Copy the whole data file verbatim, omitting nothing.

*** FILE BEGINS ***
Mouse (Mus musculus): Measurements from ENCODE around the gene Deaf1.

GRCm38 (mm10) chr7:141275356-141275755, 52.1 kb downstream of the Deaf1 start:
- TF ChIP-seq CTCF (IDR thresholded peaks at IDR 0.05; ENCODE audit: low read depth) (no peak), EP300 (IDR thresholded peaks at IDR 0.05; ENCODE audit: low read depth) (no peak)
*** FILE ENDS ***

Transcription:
Mouse (Mus musculus): Measurements from ENCODE around the gene Deaf1.

GRCm38 (mm10) chr7:141275356-141275755, 52.1 kb downstream of the Deaf1 start:
- TF ChIP-seq CTCF (IDR thresholded peaks at IDR 0.05; ENCODE audit: low read depth) (no peak), EP300 (IDR thresholded peaks at IDR 0.05; ENCODE audit: low read depth) (no peak)